JIS News

By January 2006, qualified citizens of all 13-member states of the CARICOM Single Market and Economy (CSME) will be able to work in any member country without seeking work permits.
Speaking with JIS News, Head of the CSME Unit at the Ministry of Foreign Affairs and Foreign Trade, Robert Miller said that currently, “some member states have removed all restrictions on the movement of skills/labour and services across the CARICOM region and by January 2006 all member states should have removed all restrictions”.
Mr. Miller explained that the removal of restrictions was in accordance with CARICOM laws as set out by the revised Treaty of Chaguaramas.
Under the Treaty, any citizen of a CARICOM member state is automatically a CARICOM national and a CARICOM national has the right “to seek work or engage in gainful employment in all CARICOM member states as a wage earner or a non-wage earner, without obtaining a work permit in the state he/she seeks employment in or is already employed.”
Before seeking employment or setting up services in member states, however, the individual must contact the relevant ministry, which will be the Ministry of Labour in Jamaica’s case. The Ministry will then issue a CARICOM Skills Certificate. This certificate gives verification to the immigration officials in the host country (country in which the person is seeking employment), that the individual belongs to one of the six approved categories of wage earners.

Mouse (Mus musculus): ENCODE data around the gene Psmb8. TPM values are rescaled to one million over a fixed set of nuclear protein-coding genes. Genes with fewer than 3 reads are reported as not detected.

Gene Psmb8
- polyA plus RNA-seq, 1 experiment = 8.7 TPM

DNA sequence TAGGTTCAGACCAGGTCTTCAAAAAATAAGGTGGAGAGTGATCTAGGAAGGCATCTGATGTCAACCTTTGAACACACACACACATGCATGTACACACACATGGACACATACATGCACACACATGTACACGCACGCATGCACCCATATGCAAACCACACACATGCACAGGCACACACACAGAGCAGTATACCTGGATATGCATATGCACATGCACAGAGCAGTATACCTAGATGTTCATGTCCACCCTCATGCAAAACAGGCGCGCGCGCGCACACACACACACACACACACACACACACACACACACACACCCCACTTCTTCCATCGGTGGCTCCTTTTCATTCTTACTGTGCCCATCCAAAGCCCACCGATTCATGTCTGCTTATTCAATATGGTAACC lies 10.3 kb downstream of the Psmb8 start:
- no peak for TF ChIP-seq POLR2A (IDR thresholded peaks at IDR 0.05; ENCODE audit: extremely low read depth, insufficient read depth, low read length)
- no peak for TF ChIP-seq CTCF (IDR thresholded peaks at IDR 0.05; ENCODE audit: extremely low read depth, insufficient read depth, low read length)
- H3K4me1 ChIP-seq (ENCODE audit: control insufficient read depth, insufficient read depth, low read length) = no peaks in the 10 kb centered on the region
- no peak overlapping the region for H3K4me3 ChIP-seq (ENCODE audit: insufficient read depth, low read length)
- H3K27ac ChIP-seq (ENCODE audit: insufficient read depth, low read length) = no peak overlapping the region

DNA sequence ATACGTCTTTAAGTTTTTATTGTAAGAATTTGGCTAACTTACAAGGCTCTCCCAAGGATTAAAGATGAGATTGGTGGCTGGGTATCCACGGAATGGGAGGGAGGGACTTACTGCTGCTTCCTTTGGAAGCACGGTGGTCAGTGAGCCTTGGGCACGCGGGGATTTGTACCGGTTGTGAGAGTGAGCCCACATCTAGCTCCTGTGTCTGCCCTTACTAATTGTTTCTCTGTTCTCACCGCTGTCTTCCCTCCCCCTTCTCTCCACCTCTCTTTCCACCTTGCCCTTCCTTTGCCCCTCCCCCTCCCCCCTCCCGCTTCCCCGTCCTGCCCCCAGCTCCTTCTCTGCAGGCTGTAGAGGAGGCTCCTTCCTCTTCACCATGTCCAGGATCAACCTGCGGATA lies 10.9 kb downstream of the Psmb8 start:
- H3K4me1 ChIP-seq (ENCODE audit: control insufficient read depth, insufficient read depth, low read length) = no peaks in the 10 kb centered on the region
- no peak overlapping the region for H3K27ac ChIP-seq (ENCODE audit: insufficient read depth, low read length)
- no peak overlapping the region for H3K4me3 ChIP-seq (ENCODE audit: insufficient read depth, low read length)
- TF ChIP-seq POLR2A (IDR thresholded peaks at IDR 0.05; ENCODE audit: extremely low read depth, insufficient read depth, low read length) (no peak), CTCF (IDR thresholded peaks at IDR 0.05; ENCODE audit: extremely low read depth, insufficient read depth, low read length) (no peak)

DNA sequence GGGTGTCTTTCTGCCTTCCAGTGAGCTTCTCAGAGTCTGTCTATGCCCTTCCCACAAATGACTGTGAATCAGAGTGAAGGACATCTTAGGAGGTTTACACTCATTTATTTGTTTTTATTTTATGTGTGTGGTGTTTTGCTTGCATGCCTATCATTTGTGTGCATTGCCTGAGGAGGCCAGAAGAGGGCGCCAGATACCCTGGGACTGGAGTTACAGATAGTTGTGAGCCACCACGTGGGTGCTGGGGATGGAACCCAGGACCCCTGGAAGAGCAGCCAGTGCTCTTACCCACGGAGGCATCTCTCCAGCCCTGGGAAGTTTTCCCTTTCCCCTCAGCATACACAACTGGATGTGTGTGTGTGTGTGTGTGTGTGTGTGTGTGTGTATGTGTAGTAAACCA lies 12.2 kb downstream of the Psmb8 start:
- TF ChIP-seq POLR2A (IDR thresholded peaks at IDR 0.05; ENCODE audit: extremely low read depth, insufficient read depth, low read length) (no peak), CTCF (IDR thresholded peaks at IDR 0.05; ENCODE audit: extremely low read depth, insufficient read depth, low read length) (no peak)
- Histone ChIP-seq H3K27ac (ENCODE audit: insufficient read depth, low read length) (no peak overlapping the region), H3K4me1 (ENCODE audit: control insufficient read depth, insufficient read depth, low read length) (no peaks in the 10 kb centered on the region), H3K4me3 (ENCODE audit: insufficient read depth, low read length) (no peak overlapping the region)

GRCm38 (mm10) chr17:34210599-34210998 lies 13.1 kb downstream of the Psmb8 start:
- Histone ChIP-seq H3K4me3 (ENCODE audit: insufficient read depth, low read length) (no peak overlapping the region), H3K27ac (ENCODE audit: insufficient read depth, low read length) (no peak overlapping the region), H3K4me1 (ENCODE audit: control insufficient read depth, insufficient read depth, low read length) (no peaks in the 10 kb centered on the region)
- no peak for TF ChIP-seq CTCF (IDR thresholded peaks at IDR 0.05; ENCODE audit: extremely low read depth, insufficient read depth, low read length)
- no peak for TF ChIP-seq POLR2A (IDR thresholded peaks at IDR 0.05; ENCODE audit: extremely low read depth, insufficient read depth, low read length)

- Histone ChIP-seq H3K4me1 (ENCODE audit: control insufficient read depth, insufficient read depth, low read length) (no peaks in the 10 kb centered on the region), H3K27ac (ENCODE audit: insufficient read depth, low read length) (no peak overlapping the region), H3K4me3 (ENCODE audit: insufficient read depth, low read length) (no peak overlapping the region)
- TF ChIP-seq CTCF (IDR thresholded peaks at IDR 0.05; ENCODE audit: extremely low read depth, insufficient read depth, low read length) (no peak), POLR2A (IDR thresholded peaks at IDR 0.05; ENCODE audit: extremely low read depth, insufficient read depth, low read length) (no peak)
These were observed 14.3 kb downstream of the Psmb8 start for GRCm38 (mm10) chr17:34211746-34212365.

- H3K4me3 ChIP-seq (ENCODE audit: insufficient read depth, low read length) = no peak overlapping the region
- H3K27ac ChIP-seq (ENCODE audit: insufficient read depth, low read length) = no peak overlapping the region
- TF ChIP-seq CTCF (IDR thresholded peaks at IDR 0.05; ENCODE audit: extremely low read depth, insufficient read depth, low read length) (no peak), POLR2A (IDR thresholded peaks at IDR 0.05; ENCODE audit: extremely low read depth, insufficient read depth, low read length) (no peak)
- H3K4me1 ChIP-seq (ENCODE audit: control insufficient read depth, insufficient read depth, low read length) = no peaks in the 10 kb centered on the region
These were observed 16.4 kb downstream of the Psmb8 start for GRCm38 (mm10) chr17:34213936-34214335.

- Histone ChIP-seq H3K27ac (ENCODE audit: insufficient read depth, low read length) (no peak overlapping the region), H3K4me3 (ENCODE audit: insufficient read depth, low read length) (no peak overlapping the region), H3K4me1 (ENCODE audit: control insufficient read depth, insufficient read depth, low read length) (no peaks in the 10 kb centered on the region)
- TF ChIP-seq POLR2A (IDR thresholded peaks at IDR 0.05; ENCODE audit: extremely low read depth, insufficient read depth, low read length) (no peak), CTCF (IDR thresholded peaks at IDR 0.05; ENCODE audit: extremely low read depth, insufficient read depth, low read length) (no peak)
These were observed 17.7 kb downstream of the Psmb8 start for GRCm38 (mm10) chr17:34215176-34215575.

The six approved categories are: graduates from all recognized universities in the world; artistes; musicians; sportspersons; media workers; managers, technical and supervisory staff attached to a company or self-employed person.
Importantly, if the person seeking employment in a CARICOM member state does not fall into any of the categories, he/she will have to apply for a work permit there.
For those persons who fall into one of the six categories, Veronica Robinson, Senior Director, Work Permits at the Ministry of Labour and Social Security, told JIS News that the process for obtaining a CARICOM Skills Certificate took between two and three weeks and did not incur a cost.
“It doesn’t cost to apply for a CARICOM Skills Certificate and the process is not long,” she assured.Generally, the documents that are necessary as prerequisites for the Certificate are: proof of qualification (original or certified copy of educational certificates); proof of nationality (passport); and three pictures (certified by a Justice of the Peace).
Under the provisions, a CARICOM national with a Skills certificate should not be subjected to: any restriction on freedom of movement; discriminatory selection in filling vacancies; and any restriction to acquire property for use as residence.
The free movement of skills and labour, however, does not include permanent naturalization or residency. “There are now no rights regarding free movement solely for the purpose of residency. Such a person will have to apply for that separately in accordance with that country’s laws,” Mr. Miller told JIS News.

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